It is worth mentioning that things not always reach the point of a total and sometimes the measure might be partially or totally reverted after a while, such as when the newcomer proves that he or she is a worthy and valuable person for the corporation. In other cases such as impending doom or the killing of all living heirs, former outcasts might become acceptable as the only choice available. This has happened a number of times in the case of ruling dynasties that fell in disgrace or were murdered in several countries.
But regardless of such exceptional cases, screening for suitable candidates for marriage thus becomes a necessity exactly in the same way in which potential employees are interviewed and tested by their potential and new employers.
Seduction is one of the ways in which an opportunist might attempt to enter into such a familiar structure seeking status or money and any heir, as in the case of any person, could potentially be manipulated by someone who has found his or her soft spot with the only intention of gaining access to the family money. Translating this into the realm of business activities, you need essentially honest people to run the numbers of the company to avoid fraud, and then, companies test their employees over time before giving them high responsibilities. Allowing the marriage just for the sake of love of a heir with just anybody else would be as if in a corporation someone that has just been hired a week ago would be put in the board of directors, or as if a lieutenant would be promoted to general over the weekend.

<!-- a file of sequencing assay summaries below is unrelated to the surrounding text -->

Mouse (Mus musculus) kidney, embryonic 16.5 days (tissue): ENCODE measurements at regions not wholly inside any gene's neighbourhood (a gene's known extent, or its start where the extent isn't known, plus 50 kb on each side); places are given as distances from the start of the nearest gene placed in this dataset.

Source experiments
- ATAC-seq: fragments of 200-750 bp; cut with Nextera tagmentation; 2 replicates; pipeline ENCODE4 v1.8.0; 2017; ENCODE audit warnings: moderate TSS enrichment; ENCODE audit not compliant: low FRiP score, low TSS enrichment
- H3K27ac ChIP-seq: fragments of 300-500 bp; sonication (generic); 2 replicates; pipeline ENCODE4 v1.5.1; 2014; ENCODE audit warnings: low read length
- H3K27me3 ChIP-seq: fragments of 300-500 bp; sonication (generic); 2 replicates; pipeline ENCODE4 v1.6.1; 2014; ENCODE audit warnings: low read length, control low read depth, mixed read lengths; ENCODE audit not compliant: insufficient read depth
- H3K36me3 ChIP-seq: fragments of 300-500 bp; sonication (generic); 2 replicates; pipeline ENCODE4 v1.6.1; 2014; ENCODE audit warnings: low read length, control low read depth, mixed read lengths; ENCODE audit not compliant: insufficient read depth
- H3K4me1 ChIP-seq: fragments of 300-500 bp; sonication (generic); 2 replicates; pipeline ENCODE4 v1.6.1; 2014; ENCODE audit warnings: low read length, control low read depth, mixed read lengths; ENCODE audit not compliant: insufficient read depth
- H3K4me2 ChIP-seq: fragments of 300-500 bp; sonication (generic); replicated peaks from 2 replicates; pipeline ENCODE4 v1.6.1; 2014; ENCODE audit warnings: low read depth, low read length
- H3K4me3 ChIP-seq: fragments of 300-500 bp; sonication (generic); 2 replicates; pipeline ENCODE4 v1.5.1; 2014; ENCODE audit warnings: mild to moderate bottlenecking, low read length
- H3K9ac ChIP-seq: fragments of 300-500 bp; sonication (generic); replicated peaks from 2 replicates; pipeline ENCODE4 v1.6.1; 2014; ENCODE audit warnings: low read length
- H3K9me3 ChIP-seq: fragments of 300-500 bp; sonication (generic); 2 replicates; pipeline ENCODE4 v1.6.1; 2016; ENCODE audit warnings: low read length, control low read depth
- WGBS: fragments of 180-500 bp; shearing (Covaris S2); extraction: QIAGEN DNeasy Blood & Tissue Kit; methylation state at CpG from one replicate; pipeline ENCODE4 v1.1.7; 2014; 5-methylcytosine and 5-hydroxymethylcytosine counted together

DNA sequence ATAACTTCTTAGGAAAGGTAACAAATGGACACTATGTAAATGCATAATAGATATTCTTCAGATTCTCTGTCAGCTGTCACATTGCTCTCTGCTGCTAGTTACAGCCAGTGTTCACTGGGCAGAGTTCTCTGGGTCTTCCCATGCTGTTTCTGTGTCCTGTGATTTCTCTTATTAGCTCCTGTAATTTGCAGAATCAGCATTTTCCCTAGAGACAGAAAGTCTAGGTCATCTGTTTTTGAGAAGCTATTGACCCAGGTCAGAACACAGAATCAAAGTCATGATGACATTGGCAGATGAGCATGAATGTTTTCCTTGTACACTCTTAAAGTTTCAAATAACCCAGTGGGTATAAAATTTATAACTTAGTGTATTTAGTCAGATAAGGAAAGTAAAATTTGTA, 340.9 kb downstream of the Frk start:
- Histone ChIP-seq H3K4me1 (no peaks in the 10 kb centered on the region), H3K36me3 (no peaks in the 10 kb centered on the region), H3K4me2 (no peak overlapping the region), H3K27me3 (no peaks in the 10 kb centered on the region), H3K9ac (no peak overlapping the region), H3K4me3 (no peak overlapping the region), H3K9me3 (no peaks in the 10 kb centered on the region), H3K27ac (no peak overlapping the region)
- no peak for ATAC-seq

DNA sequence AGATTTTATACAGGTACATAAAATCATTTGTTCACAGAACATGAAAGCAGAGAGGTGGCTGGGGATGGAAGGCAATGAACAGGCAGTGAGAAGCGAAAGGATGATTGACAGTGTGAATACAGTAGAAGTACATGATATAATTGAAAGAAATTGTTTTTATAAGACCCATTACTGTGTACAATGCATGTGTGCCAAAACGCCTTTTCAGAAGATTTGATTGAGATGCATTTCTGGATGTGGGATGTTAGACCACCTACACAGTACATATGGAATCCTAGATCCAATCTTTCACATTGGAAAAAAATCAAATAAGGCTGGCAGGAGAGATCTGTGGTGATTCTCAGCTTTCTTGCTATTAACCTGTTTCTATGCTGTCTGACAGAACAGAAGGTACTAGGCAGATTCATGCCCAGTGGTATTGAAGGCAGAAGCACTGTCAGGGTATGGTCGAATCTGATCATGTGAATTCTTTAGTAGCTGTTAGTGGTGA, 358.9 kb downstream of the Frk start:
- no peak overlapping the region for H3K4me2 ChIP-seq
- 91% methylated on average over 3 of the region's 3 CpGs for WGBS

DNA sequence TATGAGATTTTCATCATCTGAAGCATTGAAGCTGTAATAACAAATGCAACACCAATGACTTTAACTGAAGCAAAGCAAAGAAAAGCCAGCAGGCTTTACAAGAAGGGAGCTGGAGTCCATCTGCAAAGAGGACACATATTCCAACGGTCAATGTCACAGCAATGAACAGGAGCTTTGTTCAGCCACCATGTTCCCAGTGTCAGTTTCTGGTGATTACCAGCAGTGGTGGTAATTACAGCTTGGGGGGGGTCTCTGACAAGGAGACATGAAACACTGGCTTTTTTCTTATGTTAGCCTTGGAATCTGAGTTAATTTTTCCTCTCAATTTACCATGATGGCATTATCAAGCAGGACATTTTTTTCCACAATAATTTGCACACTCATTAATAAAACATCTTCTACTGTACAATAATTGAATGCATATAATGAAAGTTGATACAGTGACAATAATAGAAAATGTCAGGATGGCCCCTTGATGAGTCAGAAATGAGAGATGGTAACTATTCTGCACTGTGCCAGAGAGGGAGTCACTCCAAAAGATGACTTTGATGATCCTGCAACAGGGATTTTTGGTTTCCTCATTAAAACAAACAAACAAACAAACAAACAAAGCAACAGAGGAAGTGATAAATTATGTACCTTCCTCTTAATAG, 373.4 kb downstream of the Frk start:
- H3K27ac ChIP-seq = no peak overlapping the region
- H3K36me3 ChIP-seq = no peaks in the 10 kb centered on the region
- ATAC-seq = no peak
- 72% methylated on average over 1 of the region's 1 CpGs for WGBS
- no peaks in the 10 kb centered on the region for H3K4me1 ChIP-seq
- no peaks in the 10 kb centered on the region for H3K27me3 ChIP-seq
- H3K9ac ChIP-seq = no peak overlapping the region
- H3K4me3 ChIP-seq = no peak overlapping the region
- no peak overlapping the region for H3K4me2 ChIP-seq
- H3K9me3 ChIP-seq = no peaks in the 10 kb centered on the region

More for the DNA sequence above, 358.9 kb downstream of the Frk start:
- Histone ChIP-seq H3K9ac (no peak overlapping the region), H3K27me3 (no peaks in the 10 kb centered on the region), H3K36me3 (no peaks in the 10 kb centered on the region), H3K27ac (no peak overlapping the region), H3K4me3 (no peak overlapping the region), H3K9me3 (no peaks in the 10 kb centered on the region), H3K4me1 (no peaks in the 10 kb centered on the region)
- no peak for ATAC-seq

Or it might be the case that the candidate is a fine person but without the skills, intellect or knowledge required to keep on with the dynastic mandate of the corporation; think of a good, hard working and honest janitor that goes with the vacuum cleaner all over corporate offices for twenty years. He or she might be the fines person on Earth, but that doesn't make them ideal for a seat at the board of directors either, much as an old sergeant, be as experienced in his trade as he or she might be, is not material for a chief of staff of an army.
Leaving a member of a dynasty decide completely on his or her own whom to marry with also potentially affects the rights f the rest of the heirs, if they exist: An unsuitable newcomer could put the familiar business at such level of jeopardy by negligence, ignorance or ill intentions that everyone would have is or her future at stake. So, two options are left: Either match-making and marrying becomes a supervised task or dynasty members that do not take into account these risks must be outcasted to the extent necessary to keep the rest of the family and its business safe.